Tag Archives: Survivor

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Breaking the silence

Op-ed: What It’s Like Coming Out As A Sexual Assault Survivor, via advocate.com:

Until I told my mother I’d been raped, I’d never been so aware of the silence on the other end of a receiver. I called her the morning after the attack, and I counted the seconds of nothingness. The quiet felt how I felt, and the numbering gave me a rhythm and a sense of time I was trying to find again, like children filling their seconds with Mississippis. One, nothing. Two, nothing. Three, nothing. Four, nothing. Calling your parents during an emergency is a reflex we learn as children — from PSAs and after-school specials — but enduring the silence served another purpose. When my mother was younger than I, she was sexually assaulted at a rock concert, which she has been frank about with me since I was a kid. This is what we are born into, she wanted to say. Welcome to the world, baby boy.

I didn’t realize at the time that this was now something we shared — to add to our passed-down noses and eerily similar elbows. When I look at my mother, I see parts of myself that I love and other parts it’s difficult to face, my life distorted like in a funhouse mirror. At this moment, I was glad I didn’t have to see how I looked upside down in her reflection. Of course, I thought I knew what was at the end of the line, but I was relieved to hear her start crying anyway — tears of love, sorrow, and frustration. The love part, I knew, was easy. She would love me the same way she always had, with a devotion that often verged on socially acceptable obsession, the everyday pathologies of parenthood. She was mad about me. That could never change.

It’s the frustration that’s the hard part, knowing that you aren’t going through this alone. I wouldn’t understand this until years later, when I started talking about my experiences with sexual assault. I came out as a survivor in an open letter to my assailant; even though we would likely never speak again, I wanted to hold him accountable for what happened that night. He was the phantom that lived inside me, and sometimes I wondered if I made the whole thing up, a drug dream shared one night with a stranger, and I needed to exorcise him. The words made finally him real, even if I was still figuring out what I wanted to say. In my initial letter, I called him “the guy who molested me,” because it felt easier to write and I wasn’t ready for the alternative yet. It took years to be ready.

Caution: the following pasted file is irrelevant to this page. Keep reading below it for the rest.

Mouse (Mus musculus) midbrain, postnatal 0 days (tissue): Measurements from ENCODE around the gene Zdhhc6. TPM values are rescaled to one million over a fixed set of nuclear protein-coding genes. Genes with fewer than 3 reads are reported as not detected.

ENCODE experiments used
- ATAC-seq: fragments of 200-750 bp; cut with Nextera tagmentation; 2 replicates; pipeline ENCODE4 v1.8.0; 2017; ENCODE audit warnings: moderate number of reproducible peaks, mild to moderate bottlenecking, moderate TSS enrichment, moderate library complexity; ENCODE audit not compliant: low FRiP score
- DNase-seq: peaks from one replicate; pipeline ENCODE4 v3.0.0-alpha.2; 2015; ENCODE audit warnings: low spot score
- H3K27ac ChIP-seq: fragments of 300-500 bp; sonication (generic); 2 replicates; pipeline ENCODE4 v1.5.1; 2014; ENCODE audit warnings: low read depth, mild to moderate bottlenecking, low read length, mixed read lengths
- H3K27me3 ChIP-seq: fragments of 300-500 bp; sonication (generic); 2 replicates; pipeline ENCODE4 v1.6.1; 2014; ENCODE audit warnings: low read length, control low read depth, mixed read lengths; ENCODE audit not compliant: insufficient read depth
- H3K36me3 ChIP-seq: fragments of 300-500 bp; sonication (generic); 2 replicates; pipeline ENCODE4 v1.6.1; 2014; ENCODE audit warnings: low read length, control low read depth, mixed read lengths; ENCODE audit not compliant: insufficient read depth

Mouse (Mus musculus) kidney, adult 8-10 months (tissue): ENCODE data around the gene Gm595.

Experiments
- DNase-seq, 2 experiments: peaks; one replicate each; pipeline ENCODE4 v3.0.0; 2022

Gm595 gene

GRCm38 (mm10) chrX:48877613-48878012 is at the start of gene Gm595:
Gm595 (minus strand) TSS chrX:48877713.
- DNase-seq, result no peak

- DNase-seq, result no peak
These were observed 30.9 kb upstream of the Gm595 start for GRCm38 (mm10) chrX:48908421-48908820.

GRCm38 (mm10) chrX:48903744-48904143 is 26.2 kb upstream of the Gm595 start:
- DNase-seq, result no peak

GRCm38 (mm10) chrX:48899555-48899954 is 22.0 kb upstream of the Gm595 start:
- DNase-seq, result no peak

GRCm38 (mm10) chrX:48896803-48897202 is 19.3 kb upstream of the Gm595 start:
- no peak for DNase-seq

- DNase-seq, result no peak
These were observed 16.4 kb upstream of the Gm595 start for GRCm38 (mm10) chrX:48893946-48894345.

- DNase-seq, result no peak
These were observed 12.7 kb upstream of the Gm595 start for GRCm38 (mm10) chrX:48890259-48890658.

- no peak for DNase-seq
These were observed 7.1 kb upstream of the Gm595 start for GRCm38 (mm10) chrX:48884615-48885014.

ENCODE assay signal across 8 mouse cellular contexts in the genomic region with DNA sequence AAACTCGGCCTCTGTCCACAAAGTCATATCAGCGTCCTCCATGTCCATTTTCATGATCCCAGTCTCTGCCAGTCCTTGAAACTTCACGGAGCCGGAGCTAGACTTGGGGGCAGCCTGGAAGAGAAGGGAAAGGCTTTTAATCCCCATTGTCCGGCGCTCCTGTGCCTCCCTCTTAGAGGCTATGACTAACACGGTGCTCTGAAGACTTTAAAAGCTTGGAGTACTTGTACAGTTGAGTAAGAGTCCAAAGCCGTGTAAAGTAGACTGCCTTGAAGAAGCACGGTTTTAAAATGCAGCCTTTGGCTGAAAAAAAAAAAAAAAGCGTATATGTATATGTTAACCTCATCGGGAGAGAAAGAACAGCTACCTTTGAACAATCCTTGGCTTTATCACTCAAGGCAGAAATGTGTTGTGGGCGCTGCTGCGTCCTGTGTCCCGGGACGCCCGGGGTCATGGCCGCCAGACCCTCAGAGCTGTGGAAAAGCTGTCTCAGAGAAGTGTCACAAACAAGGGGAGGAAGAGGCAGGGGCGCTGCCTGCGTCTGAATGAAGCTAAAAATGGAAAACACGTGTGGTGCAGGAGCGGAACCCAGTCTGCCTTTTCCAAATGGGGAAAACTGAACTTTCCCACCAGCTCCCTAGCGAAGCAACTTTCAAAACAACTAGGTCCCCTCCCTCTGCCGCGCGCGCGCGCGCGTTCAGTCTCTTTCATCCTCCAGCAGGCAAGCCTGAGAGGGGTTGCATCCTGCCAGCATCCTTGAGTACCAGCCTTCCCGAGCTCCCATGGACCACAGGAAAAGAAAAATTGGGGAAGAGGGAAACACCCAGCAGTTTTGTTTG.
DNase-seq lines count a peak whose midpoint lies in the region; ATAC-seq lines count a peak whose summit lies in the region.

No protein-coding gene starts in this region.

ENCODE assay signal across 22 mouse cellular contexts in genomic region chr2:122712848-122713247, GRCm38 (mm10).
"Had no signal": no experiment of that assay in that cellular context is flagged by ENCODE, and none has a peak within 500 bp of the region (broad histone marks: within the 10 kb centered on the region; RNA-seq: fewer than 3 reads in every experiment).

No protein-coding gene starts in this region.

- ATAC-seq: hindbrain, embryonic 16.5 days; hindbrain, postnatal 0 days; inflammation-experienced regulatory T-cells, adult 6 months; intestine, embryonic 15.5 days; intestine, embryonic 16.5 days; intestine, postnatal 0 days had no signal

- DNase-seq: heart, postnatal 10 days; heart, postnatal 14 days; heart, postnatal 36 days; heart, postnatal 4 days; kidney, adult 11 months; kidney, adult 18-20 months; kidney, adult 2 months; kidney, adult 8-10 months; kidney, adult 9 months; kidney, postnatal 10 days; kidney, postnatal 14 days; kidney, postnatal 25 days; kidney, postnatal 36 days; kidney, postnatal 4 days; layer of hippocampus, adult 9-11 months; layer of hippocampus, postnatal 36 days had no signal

Before I posted my letter to social media, I was so terrified of what the reaction would be that I closed my computer and finished a bottle of wine to dull my senses; I didn’t want to feel anymore. It was like a part of me was being ripped out, as if I had to come out all over again. I was asking my friends to love every part of me — even my pain, those quiet moments in the bathroom the next morning when I didn’t know if I could live with this. Did I want to exist as a person who had such a fact about them? For me, coming out was finally answering that question, and the “yes” was overwhelming. My Facebook page poured over with love, the affirmations as infinite as a midday sky I was seeing for what felt like the first time. I stepped onto the balcony of my Paris apartment, and the cars barreling through the boulevard below kept moving as if nothing was different. It was just another day.

Of course, it wasn’t different. That was both soothing and sobering.

According to statistics, one in three women and one in 33 men in the U.S. will be sexually assaulted during their lifetime. That number never felt real to me until I shared my rage with others who had been through the same experience. I was grateful for the support of friends and loved ones, but I also found an unexpected community of people who were also survivors of sexual assault. Some were people I already knew; others I met through comment boards or email. Total strangers I only knew online proved so willing to open up to me about their experiences that I realized how necessary a support system was as survivors, the people who share our ghosts and know what it means to be haunted. They help the past make more sense to us, and through their struggles and their triumphs, they also show us what a future can be. This is the winter light we walk toward.

I don’t know where my rapist is now, but I would be lying if I said I didn’t still think about him. He’s in every line and poem that I read, like the inverse of a great romance. On cold days, I used look him up on Facebook to see what he was doing, knowing that he probably doesn’t even remember who I am. To him, I’m just some college boy he got high with one night, when he was too stoned and drunk to hear me crying and to take no for an answer. I used to wonder what he thought my tears meant, if he thought that’s how people make love, and I used to hope he was haunted too. I hoped I followed him everywhere, watching him bag his milk or iron his shirts. However, it took me years to realize he didn’t even deserve my ghost; he deserves nothingness. When you’re assaulted, it feels like everything takes years.

I came out as a survivor two years ago. I’m still counting, but the space between doesn’t feel so empty anymore.

 

NICO LANG is a correspondent and blogger for WBEZ (Chicago’s NPR affiliate), the cocreator ofIn Our Words, and a graduate student in DePaul University’s media and cinema studies program. He writes about LGBTQ issues in Chicago and contributes to the Los Angeles Times, Thought Catalog, and The Huffington Post.